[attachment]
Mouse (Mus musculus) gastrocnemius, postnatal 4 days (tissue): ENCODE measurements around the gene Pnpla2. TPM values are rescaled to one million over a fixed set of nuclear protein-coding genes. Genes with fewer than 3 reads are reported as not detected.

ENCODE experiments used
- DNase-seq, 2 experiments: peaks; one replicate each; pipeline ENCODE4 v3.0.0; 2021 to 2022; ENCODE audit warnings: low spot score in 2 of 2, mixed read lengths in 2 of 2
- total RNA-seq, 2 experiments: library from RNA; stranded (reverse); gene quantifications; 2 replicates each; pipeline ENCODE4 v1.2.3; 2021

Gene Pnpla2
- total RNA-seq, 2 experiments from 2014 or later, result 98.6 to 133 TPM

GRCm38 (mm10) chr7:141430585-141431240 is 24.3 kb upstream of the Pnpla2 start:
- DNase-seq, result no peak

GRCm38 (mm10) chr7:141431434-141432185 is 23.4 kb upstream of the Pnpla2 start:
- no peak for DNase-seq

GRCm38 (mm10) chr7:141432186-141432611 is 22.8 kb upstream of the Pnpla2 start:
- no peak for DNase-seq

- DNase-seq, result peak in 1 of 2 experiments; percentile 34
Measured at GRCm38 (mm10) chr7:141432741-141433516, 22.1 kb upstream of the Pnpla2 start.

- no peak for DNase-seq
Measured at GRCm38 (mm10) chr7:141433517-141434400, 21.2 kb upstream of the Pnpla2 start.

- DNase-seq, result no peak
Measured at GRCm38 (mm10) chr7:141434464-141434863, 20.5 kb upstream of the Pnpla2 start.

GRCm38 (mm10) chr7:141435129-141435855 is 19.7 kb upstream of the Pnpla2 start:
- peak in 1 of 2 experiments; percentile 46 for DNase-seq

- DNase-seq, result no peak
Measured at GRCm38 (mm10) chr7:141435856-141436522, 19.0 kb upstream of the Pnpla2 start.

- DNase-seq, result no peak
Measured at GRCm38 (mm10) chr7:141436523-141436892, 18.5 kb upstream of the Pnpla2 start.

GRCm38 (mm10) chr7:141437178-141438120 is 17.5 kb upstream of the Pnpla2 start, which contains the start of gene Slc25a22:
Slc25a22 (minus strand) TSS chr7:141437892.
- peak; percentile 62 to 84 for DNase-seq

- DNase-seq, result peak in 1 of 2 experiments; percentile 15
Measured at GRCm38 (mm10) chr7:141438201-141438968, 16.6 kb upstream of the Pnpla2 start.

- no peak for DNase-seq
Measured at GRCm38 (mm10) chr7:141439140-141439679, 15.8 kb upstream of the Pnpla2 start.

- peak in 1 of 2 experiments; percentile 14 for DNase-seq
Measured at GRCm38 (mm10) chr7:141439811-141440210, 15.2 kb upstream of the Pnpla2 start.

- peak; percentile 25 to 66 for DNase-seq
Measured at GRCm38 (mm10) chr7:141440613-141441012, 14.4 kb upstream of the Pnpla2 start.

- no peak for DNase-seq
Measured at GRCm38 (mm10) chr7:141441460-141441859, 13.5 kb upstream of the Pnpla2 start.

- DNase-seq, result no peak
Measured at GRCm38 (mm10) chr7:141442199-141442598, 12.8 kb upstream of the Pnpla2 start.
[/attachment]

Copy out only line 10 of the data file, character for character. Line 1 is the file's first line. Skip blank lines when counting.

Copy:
- no peak for DNase-seq